Archive for Wednesday, May 12, 2010

Farm to Market exhibit opens at Wonderscope

Emmerson Keller, of Olathe, prepares to feed a cow at the new Farm to Market exhibit at Wonderscope Children’s Museum of Kansas City. The new exhibit features a barn, silo and an assortment of farm animals.

Emmerson Keller, of Olathe, prepares to feed a cow at the new Farm to Market exhibit at Wonderscope Children’s Museum of Kansas City. The new exhibit features a barn, silo and an assortment of farm animals.

May 12, 2010

Emmerson Keller had a busy Monday at the farm.

The Olathe 3-year-old fed a baby calf, loaded a silo with bales of hay, picked fruit and vegetables, and shopped at the farmer’s market. She even got to be a pig for a little while.

All of her activities were part of the new Farm to Market exhibit at Wonderscope Children’s Museum of Kansas City. The exhibit is the fourth the museum is using to “prototype” exhibits it plans for a future museum facility.

Lauranne Hess, museum director, said the Junior League of Kansas City, Mo., helped fund and plan the Farm to Market exhibit, a reworking of the museum’s former “Marketplace” room, adding a barn and crop area with more learning-through-play possibilities.

“Most of the prototypes today have really been based off of favorite experiences from the past, but really freshened up,” she said.

To make the barn, the museum repurposed a “greenhouse” from a former exhibit but added a new conveyor belt and silo. The professionally fabricated conveyor belt moves Styrofoam “hay bales” into the silo, where they fall to the bottom and can be removed for reuse.

“This has been one of the biggest hits, and I think it really adds something to Wonderscope, because this is a way that kids can really move materials in a large, motor-active activity, and that’s what we didn’t have as much of,” Hess said. “So the kids have really been loving, loving, loving this.”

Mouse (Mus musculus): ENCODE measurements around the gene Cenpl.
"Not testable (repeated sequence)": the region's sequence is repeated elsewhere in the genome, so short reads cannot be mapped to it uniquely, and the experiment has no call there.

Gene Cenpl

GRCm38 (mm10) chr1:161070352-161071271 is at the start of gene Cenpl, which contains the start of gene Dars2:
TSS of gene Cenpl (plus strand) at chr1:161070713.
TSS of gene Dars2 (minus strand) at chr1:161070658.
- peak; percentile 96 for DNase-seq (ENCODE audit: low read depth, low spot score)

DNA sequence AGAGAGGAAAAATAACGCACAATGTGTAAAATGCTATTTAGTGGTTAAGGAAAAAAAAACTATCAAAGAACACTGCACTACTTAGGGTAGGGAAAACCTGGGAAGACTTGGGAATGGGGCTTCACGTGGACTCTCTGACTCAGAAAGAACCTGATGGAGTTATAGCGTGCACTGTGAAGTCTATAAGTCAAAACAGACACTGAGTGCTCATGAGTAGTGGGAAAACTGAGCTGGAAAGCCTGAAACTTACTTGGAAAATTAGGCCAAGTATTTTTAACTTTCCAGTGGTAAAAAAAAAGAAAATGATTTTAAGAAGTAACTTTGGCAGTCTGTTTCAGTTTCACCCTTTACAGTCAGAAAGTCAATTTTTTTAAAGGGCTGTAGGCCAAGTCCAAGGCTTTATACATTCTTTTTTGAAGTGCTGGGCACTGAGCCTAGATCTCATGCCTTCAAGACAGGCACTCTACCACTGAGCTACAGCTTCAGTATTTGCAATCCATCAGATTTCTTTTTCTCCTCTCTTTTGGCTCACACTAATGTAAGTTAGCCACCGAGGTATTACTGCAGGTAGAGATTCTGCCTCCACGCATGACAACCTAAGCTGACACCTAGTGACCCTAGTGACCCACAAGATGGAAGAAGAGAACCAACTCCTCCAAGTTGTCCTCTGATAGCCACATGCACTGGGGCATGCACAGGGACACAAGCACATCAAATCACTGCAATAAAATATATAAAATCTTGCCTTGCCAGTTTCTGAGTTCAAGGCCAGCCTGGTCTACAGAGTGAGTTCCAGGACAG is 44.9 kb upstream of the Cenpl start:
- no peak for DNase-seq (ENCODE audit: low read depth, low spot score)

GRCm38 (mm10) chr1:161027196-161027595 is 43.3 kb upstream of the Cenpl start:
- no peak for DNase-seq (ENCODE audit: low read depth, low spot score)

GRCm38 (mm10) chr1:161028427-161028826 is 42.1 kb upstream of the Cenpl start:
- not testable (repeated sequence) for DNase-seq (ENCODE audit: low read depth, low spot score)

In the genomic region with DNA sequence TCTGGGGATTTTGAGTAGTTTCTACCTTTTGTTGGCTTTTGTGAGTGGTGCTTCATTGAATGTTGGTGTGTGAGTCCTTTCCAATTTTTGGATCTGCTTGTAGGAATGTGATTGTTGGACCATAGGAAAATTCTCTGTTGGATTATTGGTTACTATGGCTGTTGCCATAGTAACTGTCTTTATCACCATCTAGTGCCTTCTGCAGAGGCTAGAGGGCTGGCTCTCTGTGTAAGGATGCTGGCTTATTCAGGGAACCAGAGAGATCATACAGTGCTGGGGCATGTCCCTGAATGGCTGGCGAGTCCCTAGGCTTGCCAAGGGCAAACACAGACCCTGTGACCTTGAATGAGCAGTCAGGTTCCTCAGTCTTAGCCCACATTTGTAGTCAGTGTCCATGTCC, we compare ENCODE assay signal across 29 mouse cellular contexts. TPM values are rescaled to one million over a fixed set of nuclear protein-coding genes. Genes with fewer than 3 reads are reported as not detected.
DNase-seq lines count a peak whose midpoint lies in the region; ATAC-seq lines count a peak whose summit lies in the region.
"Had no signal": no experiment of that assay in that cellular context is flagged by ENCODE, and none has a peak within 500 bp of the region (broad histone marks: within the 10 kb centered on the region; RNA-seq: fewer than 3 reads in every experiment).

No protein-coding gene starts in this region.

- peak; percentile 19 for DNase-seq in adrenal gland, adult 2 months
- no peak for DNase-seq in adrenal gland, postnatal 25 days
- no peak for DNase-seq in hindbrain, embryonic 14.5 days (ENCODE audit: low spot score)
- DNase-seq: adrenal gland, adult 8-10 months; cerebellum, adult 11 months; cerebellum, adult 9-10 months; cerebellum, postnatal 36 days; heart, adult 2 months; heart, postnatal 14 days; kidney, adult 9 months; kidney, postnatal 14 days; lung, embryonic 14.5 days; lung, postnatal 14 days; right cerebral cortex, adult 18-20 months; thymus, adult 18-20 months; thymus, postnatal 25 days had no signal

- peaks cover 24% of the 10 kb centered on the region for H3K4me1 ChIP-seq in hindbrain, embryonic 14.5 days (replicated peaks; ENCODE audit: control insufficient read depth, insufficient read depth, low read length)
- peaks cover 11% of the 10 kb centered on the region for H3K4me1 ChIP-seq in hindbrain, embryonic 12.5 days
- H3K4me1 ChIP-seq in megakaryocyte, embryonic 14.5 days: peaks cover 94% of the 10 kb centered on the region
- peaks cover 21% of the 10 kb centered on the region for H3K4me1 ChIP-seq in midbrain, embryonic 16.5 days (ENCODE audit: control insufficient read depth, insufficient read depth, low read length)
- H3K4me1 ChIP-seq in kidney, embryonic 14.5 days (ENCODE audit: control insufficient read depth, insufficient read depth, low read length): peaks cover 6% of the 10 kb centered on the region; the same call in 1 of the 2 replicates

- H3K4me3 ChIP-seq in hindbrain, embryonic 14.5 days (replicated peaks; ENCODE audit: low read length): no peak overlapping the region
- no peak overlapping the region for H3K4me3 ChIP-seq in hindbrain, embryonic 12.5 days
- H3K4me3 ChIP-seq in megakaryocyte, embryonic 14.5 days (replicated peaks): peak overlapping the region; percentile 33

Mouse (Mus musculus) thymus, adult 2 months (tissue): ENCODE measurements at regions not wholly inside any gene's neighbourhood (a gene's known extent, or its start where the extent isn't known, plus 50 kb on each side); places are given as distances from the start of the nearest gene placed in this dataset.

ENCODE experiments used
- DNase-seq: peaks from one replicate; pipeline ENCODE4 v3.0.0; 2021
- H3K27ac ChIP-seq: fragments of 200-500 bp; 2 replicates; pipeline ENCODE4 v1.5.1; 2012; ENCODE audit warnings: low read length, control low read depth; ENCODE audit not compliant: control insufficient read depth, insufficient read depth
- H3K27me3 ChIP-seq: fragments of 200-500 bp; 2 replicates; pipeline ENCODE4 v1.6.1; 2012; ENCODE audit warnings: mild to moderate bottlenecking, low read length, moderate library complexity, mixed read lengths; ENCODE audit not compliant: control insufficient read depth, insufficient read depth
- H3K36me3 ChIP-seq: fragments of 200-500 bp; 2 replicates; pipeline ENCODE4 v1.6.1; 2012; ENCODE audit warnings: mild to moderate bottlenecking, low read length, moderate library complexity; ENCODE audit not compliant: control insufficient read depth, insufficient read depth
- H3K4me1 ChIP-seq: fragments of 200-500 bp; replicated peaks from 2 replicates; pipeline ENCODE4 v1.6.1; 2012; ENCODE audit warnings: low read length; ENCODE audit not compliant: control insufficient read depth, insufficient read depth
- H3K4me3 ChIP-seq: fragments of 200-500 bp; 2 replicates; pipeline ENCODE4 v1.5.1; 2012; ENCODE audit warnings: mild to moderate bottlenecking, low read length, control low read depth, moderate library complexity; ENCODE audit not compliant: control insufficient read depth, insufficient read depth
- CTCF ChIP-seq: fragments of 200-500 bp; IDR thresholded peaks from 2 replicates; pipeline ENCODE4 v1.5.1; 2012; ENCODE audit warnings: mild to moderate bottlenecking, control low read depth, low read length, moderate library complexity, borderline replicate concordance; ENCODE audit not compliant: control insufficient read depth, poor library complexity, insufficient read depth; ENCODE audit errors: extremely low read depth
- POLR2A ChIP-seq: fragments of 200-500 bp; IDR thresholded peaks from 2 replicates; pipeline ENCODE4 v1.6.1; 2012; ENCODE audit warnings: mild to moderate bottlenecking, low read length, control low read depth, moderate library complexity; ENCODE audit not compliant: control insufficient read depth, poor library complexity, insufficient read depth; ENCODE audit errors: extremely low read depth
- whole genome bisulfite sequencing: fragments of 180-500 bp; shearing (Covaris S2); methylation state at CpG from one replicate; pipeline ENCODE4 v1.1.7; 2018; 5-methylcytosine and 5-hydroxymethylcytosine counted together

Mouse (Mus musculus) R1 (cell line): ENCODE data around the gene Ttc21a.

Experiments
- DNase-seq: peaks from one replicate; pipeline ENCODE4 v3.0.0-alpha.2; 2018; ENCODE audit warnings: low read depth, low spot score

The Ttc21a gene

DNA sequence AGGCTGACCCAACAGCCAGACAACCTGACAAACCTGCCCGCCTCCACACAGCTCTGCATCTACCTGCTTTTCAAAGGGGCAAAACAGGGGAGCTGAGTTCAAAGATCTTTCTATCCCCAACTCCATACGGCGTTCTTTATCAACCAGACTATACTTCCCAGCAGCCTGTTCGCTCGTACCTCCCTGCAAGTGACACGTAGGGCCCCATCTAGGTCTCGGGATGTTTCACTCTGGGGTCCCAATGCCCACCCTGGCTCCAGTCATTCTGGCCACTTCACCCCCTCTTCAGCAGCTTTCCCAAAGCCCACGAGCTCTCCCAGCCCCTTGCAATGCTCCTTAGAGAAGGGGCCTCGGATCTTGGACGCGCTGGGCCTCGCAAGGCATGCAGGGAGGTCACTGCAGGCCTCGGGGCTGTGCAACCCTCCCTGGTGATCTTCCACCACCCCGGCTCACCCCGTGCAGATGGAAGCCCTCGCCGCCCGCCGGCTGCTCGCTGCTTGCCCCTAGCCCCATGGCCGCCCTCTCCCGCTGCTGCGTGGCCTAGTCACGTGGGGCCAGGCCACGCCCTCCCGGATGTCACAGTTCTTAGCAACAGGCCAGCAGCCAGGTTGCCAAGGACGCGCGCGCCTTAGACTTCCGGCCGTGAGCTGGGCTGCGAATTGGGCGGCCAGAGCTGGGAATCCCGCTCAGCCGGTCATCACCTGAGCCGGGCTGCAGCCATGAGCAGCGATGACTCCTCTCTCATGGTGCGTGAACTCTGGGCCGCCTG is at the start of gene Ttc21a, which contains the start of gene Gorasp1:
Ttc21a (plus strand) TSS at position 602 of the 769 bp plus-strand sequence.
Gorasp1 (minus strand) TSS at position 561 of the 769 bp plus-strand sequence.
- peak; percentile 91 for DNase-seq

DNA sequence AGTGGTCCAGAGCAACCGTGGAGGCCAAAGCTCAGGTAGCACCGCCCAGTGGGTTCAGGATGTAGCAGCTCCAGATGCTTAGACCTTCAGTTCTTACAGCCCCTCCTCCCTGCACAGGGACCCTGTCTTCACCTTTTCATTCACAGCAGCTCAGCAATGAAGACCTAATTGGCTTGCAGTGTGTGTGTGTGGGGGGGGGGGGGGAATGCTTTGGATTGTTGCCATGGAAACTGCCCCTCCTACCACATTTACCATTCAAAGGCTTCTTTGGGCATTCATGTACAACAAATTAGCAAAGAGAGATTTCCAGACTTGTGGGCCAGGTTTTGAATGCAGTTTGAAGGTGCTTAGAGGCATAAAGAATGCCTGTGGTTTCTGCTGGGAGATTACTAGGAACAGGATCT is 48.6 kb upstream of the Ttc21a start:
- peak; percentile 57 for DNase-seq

The barn also includes a puppet show area with barn animal puppets, a hen house where children can gather eggs from stuffed hens, and a plastic baby calf that children can “feed” with bottles. A garden area allows children to “pick” fruits and vegetables from synthetic ground, and there are also simple horse, pig, cow and chicken costume robes children can wear on the farm.

“What I like so much about this exhibit is … this is the type of exhibit where kids interact with each other a lot, so they immediately go into role-playing mode,” Hess said. “We’ve got kids with costumes on and they’re real busy — it’s a very urgent day on the farm.”

The Farm to Market prototype is mostly complete, though officials would like to add a mural of farmland in the room and expand the market area, which currently includes bins of plastic food, shopping carts and a cash register.

“I have a few grant requests out to build this piece out, and we want to keep really focusing on the healthy food aspect, of course,” she said.

In the full “Farm to Table” experience of the future museum, children will tend to animals and gather, sort and pack crops at the farm. Then they will follow the food to the market, where they can stock the shelves and work the register. Finally, they’ll see a cook from a diner get food from the market and follow it to the diner, where they’ll learn about eating healthy foods.

The prototypes already completed are the H2Oh! and Build Your Own Raceways exhibits. Work continues on the Tinkerspace prototype — at the end of the month, the museum will premier “Big Blue Builders,” described as giant tinker toys, in the exhibit.

And the next prototype exhibit is on its way, once the museum is able to raise some more funds.

“We are hopeful that we are going to be able to do a veterinarian’s office in the fall,” Hess said. “I’m working really hard on it because that exhibit totally rocks.”

The exhibit would expand the current “Healthy Kids” room, which focuses on hospital role-playing and human biology, by bringing in an animal health aspect called “Ready, Vet, Go!” fabricated by the Children’s Museum of Denver.

Beyond that, in the spring the museum hopes to protoype a “super service station” where children work on automobiles, an exhibit fabricated by the Betty Brinn Children’s Museum in Milwaukee.

Those exhibits are both designed as modular and movable, so if the museum moves to a new facility within the five-year lifespan of the exhibits, they can be easily relocated.

“We’re working on freshening the experience here, and we want to make sure that we really find that balance between keeping the experience very strong for our visitors who come every day, so they can have a great exhibit experience and great programs right now, but have everything that we do help us learn and grow for the future,” Hess said.

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